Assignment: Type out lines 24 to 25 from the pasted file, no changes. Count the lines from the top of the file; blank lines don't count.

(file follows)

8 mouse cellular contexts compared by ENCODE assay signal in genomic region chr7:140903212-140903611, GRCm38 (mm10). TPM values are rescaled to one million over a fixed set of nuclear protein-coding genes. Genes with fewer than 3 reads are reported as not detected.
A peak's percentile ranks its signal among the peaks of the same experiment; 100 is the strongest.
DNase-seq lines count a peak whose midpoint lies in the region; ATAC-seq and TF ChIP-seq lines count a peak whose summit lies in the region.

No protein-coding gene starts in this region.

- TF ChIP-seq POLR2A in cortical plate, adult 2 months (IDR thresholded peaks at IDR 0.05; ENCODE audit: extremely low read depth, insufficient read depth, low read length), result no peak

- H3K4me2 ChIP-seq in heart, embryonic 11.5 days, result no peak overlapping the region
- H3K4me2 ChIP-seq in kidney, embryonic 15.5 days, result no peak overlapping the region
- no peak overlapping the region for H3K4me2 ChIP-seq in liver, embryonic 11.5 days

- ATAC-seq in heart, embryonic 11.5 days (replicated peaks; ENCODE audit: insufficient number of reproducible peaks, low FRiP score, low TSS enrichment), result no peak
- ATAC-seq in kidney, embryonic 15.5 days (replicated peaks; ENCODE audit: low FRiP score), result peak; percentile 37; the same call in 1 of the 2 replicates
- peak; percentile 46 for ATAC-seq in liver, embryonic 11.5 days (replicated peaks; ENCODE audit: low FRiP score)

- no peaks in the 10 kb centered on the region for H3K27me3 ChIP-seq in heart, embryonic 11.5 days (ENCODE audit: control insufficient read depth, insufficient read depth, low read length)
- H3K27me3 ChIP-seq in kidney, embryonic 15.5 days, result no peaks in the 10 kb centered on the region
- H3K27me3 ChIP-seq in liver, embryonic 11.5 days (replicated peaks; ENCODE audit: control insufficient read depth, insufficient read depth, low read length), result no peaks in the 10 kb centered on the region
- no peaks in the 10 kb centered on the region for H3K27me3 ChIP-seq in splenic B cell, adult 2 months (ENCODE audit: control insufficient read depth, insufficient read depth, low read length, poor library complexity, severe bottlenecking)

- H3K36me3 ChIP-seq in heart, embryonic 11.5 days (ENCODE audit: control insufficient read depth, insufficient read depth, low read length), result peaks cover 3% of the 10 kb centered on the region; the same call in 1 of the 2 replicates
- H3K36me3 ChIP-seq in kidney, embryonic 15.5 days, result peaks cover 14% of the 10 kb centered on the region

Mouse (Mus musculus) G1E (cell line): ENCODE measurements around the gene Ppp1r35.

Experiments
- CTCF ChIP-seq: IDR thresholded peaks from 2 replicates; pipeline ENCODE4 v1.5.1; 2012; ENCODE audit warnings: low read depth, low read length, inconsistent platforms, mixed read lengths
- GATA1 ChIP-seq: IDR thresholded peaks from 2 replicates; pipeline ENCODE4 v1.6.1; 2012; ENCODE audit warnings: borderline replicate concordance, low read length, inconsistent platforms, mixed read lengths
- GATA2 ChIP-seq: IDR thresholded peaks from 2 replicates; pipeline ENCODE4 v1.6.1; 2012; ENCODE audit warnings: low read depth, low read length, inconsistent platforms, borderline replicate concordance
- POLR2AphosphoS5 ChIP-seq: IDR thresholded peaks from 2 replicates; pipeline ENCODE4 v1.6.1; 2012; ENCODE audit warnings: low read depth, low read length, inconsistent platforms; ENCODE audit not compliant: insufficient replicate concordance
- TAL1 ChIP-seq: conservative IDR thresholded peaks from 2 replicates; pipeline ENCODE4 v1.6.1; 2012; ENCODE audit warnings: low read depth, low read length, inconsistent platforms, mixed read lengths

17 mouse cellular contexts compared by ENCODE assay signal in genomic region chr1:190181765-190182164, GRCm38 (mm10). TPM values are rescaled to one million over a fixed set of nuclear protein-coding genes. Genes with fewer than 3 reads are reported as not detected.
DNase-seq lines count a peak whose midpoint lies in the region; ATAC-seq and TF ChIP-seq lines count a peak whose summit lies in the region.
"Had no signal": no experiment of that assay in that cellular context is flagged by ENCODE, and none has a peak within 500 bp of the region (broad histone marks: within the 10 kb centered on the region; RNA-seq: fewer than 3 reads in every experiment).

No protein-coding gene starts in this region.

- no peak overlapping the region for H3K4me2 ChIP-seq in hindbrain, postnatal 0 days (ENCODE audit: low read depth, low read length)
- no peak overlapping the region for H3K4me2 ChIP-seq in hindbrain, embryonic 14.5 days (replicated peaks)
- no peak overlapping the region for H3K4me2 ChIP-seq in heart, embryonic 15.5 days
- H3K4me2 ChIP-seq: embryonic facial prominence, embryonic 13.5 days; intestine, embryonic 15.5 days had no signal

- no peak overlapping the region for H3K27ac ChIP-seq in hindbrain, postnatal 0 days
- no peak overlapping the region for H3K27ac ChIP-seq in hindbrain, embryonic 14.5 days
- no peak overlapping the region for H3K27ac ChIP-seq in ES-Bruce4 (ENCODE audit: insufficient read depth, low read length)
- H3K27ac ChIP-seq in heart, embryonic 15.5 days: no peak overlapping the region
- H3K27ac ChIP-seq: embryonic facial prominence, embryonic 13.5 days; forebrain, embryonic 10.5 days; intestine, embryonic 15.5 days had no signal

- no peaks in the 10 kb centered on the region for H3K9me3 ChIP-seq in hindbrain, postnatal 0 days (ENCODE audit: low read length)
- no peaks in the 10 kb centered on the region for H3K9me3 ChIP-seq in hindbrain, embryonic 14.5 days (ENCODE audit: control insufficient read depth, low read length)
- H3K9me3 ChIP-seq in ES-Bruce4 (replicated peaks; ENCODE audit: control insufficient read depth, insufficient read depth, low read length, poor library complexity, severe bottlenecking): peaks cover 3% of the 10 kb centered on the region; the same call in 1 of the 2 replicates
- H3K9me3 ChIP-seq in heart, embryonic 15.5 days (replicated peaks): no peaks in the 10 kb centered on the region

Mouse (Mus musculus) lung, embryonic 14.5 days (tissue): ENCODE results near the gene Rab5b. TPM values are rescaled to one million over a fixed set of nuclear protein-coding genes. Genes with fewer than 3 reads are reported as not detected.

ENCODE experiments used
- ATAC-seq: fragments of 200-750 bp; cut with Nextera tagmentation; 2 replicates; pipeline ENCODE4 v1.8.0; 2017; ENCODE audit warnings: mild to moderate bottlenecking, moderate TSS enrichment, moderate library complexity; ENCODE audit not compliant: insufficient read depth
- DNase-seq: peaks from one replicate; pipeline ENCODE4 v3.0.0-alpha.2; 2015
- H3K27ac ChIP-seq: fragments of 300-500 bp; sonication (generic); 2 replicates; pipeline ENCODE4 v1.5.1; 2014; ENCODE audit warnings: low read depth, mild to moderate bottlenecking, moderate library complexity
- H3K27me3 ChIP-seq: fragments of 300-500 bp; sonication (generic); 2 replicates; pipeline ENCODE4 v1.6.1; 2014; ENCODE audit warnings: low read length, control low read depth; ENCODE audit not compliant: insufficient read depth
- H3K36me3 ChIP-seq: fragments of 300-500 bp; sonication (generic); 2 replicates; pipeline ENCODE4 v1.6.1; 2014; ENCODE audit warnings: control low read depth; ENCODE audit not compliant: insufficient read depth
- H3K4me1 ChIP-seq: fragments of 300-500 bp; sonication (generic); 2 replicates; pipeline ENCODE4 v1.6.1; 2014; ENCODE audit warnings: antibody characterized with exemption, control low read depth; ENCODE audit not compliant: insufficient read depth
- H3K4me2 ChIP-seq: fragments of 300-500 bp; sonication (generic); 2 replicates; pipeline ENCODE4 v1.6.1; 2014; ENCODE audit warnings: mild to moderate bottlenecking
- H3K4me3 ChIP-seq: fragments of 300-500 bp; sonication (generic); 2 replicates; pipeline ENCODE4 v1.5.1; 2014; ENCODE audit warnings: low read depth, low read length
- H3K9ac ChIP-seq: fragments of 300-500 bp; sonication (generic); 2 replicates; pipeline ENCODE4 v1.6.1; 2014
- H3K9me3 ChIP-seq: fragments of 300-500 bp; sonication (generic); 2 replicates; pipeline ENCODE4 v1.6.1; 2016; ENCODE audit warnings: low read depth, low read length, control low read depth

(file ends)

- TAL1 ChIP-seq: conservative IDR thresholded peaks from 2 replicates; pipeline ENCODE4 v1.6.1; 2012; ENCODE audit warnings: low read depth, low read length, inconsistent platforms, mixed read lengths

17 mouse cellular contexts compared by ENCODE assay signal in genomic region chr1:190181765-190182164, GRCm38 (mm10). TPM values are rescaled to one million over a fixed set of nuclear protein-coding genes. Genes with fewer than 3 reads are reported as not detected.